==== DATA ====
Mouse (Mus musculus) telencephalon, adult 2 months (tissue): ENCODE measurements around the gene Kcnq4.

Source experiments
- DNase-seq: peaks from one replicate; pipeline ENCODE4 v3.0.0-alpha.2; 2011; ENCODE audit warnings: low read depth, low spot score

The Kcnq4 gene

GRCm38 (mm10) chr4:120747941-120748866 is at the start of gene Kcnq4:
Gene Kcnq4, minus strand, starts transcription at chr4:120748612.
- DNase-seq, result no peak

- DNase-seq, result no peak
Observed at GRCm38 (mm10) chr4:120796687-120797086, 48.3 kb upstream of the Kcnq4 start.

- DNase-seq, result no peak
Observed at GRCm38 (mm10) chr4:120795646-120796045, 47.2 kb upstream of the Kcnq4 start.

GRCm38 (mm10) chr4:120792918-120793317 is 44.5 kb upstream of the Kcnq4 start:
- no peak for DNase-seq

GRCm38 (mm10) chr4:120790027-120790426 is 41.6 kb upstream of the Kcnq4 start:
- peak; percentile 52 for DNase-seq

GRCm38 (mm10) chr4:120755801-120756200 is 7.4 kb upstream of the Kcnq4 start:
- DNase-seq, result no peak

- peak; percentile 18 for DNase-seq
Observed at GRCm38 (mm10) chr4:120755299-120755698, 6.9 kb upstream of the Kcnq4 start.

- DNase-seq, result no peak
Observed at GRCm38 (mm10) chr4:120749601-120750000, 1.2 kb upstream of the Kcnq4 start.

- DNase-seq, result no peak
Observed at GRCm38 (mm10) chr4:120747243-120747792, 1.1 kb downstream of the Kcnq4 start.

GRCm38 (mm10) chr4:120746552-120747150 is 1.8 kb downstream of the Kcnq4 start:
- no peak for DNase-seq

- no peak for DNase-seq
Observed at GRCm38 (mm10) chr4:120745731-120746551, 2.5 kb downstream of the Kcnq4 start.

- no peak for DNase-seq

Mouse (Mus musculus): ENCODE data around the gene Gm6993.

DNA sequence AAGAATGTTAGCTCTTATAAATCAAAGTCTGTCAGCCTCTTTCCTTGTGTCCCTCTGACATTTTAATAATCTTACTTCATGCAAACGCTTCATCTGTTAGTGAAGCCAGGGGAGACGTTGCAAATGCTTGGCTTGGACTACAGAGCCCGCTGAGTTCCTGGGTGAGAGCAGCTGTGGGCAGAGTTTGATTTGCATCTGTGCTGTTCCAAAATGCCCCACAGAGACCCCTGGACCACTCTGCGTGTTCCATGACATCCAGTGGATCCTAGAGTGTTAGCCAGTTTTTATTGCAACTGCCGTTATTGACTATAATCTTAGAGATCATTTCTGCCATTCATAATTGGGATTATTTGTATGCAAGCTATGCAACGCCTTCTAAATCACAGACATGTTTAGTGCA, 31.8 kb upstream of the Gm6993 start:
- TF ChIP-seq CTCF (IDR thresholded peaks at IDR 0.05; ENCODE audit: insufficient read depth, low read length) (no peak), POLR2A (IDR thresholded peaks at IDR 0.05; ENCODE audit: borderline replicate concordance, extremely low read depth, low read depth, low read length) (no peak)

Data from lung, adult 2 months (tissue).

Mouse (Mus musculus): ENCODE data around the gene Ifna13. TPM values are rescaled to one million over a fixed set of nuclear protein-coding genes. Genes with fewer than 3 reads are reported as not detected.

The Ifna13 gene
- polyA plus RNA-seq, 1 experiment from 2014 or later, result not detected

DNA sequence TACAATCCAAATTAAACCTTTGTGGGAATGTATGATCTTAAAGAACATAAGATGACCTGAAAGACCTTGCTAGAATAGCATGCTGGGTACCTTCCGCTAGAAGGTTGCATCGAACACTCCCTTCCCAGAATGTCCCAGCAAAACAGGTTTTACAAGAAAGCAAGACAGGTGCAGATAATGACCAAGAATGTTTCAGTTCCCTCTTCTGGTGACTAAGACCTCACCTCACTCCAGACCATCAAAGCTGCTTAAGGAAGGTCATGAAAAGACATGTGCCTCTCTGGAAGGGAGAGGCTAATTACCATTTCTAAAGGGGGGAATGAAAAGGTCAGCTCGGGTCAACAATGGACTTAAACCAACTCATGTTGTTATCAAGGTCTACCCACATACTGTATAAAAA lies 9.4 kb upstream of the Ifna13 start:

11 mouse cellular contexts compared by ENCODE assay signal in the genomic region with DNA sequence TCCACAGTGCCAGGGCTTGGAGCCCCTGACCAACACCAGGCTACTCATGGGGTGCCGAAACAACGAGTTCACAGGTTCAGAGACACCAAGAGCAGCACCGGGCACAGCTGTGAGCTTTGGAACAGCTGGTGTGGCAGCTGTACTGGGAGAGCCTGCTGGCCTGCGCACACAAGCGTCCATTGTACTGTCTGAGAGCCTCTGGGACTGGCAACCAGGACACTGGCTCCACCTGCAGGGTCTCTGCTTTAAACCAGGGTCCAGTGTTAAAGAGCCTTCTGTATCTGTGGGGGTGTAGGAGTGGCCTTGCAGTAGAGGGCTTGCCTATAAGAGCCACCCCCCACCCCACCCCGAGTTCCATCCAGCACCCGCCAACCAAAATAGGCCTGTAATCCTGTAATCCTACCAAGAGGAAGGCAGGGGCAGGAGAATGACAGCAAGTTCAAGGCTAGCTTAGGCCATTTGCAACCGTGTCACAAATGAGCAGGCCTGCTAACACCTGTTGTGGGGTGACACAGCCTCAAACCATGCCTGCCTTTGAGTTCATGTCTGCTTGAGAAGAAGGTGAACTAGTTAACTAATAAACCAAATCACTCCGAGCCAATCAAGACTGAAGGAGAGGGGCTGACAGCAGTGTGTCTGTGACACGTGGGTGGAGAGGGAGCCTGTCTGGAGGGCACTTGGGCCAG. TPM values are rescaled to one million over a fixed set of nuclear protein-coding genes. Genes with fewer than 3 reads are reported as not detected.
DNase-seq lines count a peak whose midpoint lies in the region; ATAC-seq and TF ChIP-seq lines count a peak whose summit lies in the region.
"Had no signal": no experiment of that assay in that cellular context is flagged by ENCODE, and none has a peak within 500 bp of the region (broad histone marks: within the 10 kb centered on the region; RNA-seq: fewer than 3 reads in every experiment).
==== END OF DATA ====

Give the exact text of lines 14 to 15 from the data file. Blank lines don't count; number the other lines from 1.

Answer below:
GRCm38 (mm10) chr4:120790027-120790426 is 41.6 kb upstream of the Kcnq4 start:
- peak; percentile 52 for DNase-seq